A Celebration of All Things Cultural, Artistic, and Entertaining in Madison
Jul 12, 2013
Joyful Creativity at the Memorial Union
The King of Pop wears a read and black jacket with colorful striped sleeves. His sunglasses, gloves and shoes shimmer with glitter, while his environment vibrates with vibrant colors, shapes and symbols.
Meet “Diamond Moonwalk,” a mixed-media portrait of Michael Jackson by Madison artist Romano Johnson. A self-taught artist who was born with a cognitive disability, Johnson showcases his exuberant large-scale paintings in Cloud Singer Moon Walk, a new exhibition at the Memorial Union’s Porter Butts Gallery.
Other subjects include an angel, and eagle, an African wildlife scene, a spaceship and several racecars. A standout is “Sixty One Machine Motorcycle,” a mixed-media work featuring a large cycle in a city setting. Numbers, wheels and windows placed throughout the composition, along with the motorcycle embellished with gold, silver and red glitter, create energy and dynamism. You can practically hear the roar of the bike and the noise of the city streets.
Johnson’s work brims with a vitality that combines expressiveness, creativity, freedom and a sense of joy that carries over to the viewer like a gift.
In the adjacent Class of 1925 Gallery, Aretha Frankenstein is Zachary Lewis’s mesmerizing ode to collage. Even his artist statement is a textual mishmash of pop culture references—from bands to stores to movies to politicians.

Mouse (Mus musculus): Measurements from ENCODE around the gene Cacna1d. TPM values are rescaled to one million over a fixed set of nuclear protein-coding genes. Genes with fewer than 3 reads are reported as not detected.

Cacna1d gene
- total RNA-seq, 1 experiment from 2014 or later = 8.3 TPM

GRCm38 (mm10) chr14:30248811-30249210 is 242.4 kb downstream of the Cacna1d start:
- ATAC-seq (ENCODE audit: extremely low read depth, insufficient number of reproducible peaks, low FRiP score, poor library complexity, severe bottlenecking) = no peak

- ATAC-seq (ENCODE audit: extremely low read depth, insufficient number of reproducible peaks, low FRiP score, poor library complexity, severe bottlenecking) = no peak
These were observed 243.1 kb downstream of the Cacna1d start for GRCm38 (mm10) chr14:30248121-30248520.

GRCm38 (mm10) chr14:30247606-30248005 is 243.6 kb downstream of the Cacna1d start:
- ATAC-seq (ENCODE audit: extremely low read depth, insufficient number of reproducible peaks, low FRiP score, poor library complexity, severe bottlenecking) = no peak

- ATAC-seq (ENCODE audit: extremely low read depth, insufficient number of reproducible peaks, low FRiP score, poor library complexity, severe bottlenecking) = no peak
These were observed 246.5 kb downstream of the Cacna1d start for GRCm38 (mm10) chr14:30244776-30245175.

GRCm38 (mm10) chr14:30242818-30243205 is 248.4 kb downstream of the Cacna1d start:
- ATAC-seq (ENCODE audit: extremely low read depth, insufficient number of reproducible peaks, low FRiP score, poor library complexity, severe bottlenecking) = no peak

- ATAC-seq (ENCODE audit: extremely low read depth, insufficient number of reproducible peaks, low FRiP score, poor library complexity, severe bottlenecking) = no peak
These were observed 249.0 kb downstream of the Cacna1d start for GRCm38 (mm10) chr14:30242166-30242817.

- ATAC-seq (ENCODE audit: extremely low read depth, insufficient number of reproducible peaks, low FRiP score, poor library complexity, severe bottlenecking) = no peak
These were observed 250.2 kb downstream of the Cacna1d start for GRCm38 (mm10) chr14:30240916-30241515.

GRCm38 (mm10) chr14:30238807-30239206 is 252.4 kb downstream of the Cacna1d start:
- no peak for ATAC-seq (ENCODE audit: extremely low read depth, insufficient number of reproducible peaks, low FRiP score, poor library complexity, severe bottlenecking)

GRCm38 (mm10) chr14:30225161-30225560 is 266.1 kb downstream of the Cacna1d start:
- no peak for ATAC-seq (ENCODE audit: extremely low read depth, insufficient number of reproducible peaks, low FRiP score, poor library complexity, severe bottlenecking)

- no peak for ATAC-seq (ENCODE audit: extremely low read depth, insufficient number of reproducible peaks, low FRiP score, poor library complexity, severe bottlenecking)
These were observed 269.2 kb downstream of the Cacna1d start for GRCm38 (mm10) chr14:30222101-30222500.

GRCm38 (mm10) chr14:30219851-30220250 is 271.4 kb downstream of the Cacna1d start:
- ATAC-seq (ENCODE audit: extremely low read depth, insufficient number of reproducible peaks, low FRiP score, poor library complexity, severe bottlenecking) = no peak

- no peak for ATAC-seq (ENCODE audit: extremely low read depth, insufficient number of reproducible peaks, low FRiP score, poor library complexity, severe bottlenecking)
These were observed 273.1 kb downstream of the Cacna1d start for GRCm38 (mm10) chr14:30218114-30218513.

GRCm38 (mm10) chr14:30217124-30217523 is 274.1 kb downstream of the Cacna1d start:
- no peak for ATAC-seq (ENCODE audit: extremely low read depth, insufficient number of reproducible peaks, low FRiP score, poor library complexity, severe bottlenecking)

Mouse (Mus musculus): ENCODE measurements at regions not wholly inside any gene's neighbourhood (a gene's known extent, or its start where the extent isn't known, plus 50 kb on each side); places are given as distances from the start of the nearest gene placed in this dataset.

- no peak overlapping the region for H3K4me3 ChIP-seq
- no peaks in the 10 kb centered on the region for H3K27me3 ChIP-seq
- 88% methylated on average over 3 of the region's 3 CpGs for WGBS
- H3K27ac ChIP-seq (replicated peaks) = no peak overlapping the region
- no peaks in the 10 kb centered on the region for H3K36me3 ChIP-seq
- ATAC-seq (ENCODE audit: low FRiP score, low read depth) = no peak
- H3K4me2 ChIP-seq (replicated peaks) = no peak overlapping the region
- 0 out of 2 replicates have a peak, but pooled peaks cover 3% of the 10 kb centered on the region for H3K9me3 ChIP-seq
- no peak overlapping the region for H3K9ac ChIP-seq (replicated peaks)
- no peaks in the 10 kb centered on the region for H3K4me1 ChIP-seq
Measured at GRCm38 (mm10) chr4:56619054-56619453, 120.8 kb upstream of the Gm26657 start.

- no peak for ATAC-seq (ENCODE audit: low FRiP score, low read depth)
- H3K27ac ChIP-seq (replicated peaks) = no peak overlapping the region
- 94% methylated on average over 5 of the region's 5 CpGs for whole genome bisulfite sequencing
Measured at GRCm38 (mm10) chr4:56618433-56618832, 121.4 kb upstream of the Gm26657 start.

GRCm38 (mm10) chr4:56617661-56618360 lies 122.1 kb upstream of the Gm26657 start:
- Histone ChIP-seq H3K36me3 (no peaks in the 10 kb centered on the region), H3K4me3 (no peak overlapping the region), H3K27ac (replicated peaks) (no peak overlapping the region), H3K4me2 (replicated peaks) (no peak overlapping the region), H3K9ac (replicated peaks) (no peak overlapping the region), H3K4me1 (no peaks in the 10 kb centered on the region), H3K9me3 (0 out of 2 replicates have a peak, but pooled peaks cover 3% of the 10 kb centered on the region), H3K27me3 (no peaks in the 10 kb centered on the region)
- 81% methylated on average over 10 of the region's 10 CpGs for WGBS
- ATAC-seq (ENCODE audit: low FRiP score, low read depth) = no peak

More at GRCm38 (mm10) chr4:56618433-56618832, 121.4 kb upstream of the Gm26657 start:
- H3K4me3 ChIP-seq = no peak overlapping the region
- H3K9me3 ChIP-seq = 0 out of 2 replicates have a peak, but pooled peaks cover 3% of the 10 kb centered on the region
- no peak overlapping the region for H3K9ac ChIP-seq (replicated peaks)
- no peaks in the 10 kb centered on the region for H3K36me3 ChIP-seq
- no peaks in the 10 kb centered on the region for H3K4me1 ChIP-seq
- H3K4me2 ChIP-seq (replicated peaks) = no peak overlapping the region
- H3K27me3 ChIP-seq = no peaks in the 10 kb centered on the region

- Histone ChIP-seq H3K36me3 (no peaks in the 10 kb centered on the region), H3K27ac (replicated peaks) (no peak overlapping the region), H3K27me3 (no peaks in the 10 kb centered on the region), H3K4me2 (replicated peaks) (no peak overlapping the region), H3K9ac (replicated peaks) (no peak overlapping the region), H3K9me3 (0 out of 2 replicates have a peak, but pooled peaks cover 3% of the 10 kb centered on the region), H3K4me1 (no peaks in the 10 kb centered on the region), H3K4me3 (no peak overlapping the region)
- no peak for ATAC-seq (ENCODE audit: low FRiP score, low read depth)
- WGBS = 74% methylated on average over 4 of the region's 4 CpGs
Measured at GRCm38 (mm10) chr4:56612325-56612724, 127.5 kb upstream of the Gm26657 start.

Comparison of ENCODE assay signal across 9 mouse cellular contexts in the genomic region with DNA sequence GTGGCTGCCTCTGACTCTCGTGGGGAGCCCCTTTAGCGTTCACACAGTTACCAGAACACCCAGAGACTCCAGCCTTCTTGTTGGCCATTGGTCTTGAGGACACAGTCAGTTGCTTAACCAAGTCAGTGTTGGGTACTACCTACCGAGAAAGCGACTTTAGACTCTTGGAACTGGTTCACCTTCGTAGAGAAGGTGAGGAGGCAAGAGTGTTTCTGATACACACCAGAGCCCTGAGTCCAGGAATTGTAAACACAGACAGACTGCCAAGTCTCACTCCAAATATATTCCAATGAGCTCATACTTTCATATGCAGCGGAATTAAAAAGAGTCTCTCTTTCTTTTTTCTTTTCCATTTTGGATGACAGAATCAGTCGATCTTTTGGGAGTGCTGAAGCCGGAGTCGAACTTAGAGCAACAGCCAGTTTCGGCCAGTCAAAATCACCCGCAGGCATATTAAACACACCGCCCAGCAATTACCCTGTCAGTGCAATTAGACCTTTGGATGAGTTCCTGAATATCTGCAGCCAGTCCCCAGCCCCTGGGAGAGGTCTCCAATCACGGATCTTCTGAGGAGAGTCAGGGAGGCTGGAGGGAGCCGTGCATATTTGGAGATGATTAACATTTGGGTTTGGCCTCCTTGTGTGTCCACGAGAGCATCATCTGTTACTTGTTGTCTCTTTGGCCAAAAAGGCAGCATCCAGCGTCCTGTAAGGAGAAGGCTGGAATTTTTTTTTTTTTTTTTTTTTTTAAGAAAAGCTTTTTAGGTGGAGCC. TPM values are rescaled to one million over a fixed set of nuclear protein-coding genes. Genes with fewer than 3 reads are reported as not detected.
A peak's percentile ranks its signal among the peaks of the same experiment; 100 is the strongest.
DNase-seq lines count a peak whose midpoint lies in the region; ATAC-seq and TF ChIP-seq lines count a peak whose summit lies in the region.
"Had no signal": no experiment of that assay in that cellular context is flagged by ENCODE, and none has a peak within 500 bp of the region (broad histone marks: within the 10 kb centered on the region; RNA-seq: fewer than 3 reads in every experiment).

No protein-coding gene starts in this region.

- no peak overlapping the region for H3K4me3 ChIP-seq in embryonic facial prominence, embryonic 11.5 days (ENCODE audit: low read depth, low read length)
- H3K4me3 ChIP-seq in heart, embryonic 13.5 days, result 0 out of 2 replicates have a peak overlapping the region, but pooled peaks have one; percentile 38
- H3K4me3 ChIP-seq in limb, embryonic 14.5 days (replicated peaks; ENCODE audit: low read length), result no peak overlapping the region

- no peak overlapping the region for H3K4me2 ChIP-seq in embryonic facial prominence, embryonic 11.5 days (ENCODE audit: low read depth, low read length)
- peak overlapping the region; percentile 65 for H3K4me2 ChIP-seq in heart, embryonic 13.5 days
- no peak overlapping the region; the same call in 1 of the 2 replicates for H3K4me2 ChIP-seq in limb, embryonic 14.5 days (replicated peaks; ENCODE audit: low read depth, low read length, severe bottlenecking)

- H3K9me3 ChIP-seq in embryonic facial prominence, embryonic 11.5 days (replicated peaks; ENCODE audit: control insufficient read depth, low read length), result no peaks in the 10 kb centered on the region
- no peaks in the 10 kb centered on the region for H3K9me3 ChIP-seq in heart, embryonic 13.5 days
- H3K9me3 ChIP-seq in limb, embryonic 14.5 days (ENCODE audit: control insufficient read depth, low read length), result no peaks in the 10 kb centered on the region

His mixed-media pieces are a joy and adventure to explore. A large black and white work combines a variety of textures and patterns with buildings, horses, a train and body parts—heads, arms and legs. Nearby is a composition created entirely with Dr. Seuss imagery, a fun mix of red, white, blue and childhood memories. And is that a dissected Grover in the next collage?
Especially nostalgic is work featuring many images of grass and trees, plus a bird, a huge cat and other animals real and imaginary. It’s like Lewis culled books, cartoons and catalogs from childhood and rearranged them to create a vision that somehow feels less like a surrealistic dream and more like a slightly fuzzy memory.
Also on display at the Memorial Union, in the Lakefront on Langdon Gallery, are tissue paper works of art by Richard Ely. In Landscapes of Wonder, he offers up beautiful and playful settings, from an under-the-sea world to an autumn prairie to a magical island.
A particularly lovely and clever piece is “Jungleland,” a series of colorful hills with flowering plants in the foreground. Some of the hills are made of striped and leopard-print tissue paper.
And “Confetti Tree,” a stylized tree surrounded by a ball of colorful pieces of tissue paper, showcases one creative application of Ely’s unique medium.
All three shows opened yesterday and run through July 23. For more information, visit union.wisc.edu.